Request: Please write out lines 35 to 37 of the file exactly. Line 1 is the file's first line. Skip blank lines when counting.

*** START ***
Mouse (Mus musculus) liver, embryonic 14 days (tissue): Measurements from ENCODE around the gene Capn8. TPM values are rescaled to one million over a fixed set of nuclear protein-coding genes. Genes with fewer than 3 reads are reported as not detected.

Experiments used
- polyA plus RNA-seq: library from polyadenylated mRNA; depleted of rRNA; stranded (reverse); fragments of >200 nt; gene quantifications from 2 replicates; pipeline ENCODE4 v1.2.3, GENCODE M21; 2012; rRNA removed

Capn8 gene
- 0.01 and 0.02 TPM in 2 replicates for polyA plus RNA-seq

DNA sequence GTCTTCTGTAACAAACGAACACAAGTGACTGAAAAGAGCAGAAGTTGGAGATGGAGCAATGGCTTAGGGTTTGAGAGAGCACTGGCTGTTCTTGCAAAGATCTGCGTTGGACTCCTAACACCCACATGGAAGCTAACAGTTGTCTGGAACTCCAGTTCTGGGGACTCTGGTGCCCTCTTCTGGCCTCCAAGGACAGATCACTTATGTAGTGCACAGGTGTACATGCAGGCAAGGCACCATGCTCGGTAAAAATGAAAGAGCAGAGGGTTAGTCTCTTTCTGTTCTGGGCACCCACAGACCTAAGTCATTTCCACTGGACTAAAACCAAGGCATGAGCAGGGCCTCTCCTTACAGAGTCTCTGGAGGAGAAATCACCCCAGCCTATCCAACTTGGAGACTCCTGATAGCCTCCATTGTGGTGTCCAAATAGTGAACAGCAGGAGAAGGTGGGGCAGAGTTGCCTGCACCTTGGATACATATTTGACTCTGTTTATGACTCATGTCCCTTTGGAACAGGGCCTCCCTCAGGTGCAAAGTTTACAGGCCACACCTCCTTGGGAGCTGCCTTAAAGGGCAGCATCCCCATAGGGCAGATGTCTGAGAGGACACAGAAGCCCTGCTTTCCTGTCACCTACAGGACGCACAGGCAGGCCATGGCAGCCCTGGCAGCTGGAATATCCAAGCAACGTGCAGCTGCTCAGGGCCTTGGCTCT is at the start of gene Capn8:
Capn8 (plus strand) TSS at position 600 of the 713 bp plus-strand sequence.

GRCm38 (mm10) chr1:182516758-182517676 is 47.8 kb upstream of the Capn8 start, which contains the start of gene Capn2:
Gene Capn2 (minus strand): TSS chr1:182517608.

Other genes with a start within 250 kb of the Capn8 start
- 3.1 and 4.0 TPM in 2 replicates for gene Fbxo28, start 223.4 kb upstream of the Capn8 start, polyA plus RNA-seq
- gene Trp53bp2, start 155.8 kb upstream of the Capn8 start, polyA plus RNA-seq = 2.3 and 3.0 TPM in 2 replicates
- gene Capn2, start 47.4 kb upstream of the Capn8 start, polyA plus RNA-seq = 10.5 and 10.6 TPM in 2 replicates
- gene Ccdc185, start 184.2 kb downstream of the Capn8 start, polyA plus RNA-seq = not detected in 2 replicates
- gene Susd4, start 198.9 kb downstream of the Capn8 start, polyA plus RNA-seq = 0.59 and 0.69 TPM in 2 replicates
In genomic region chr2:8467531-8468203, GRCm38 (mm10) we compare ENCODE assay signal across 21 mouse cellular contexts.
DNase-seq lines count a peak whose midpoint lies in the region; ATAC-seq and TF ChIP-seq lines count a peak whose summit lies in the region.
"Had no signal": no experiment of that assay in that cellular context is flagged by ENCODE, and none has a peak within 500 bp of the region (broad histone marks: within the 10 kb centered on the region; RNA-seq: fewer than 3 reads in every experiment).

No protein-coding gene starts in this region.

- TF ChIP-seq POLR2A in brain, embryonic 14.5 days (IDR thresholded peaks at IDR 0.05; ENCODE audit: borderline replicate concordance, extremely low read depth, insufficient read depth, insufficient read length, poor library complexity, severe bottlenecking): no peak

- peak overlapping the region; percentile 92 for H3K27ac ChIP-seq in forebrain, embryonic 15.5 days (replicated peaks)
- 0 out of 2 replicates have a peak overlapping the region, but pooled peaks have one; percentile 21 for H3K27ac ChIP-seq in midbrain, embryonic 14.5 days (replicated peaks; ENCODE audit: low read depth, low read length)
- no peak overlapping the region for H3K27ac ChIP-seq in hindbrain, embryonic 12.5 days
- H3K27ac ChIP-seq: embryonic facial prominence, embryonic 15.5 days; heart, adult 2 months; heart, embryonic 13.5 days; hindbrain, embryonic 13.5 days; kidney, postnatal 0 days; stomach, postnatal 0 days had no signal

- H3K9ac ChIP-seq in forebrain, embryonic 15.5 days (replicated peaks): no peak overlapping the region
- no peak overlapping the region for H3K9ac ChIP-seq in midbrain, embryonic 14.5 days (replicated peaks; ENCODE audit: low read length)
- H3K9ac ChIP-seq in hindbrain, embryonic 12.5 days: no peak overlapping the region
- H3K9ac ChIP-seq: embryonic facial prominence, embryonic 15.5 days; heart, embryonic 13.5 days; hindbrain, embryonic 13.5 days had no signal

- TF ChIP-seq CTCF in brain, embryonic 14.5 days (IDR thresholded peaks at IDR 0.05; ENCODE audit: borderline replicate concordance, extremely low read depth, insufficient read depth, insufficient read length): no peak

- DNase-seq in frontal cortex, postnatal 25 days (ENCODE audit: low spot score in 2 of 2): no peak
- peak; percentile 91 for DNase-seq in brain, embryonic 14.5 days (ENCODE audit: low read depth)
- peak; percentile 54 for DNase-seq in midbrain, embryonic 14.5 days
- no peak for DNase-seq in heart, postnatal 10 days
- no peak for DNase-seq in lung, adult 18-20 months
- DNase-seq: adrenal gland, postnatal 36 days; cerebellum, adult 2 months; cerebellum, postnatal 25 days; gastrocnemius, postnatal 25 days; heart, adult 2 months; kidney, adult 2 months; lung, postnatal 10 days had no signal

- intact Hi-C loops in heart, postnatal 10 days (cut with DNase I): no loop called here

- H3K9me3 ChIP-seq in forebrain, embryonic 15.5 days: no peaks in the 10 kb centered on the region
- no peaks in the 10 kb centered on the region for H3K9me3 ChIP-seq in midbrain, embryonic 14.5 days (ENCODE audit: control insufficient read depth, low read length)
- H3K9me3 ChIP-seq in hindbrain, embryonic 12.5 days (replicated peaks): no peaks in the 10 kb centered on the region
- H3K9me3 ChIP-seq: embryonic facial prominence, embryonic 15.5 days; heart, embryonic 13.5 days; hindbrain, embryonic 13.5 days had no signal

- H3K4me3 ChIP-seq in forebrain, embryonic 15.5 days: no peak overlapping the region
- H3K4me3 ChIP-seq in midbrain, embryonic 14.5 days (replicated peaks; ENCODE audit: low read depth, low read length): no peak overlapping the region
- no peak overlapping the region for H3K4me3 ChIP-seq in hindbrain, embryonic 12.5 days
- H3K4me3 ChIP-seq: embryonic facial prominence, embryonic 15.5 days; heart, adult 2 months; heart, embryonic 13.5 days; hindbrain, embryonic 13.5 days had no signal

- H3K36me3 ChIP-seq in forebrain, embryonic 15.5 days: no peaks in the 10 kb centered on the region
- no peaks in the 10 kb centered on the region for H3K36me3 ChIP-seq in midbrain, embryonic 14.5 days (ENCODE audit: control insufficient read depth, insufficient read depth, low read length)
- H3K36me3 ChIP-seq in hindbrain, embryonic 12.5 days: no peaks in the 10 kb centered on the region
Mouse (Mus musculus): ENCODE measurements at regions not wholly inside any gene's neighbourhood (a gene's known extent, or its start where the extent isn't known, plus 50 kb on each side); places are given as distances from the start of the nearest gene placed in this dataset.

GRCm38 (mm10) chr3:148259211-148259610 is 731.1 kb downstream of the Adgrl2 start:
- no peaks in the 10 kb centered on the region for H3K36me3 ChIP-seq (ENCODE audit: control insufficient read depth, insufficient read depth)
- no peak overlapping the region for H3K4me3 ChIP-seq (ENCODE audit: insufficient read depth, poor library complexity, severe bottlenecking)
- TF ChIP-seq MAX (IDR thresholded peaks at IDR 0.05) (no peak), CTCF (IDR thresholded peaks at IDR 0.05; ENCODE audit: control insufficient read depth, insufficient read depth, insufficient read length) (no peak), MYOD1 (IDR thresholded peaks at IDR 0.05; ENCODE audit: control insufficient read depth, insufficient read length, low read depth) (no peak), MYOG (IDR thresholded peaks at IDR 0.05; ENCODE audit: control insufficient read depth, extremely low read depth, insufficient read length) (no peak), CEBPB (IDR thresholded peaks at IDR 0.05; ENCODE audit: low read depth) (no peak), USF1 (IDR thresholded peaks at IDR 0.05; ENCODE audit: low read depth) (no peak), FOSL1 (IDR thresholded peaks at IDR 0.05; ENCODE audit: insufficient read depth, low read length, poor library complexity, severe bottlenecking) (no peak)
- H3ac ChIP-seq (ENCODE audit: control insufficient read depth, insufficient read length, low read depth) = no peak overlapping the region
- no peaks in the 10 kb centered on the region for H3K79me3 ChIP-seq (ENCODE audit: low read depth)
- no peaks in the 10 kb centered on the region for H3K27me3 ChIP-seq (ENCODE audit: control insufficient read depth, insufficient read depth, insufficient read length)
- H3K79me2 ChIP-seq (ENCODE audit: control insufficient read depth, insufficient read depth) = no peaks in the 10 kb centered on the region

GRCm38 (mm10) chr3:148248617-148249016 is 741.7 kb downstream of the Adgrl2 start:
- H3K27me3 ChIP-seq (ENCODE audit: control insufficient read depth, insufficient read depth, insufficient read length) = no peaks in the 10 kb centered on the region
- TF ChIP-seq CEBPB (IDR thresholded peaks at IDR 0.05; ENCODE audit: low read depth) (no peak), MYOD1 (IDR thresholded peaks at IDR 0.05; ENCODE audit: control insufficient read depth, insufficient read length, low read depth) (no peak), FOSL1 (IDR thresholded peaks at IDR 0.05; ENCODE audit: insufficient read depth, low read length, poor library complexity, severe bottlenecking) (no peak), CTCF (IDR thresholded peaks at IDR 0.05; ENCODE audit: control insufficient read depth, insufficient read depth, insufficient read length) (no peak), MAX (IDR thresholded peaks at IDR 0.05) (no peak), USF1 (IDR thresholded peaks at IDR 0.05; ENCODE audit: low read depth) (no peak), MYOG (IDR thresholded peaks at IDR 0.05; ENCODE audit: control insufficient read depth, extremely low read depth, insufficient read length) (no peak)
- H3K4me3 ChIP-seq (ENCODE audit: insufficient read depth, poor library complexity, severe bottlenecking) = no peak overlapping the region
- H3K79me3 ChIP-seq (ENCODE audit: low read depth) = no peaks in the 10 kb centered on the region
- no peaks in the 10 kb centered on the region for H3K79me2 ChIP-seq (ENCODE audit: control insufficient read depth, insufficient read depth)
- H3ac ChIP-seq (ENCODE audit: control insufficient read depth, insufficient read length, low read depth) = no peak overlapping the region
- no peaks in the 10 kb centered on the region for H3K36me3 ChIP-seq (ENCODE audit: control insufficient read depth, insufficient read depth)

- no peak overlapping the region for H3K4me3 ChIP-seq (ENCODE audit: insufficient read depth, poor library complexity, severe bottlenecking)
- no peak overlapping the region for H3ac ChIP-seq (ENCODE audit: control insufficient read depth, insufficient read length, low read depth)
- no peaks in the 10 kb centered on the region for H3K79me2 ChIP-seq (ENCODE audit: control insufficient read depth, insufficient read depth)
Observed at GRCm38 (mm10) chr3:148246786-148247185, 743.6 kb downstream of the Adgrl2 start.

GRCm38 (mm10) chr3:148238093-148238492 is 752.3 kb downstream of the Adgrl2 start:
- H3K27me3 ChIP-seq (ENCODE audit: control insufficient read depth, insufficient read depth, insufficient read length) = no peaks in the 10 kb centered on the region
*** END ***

- DNase-seq: adrenal gland, postnatal 36 days; cerebellum, adult 2 months; cerebellum, postnatal 25 days; gastrocnemius, postnatal 25 days; heart, adult 2 months; kidney, adult 2 months; lung, postnatal 10 days had no signal

- intact Hi-C loops in heart, postnatal 10 days (cut with DNase I): no loop called here

- H3K9me3 ChIP-seq in forebrain, embryonic 15.5 days: no peaks in the 10 kb centered on the region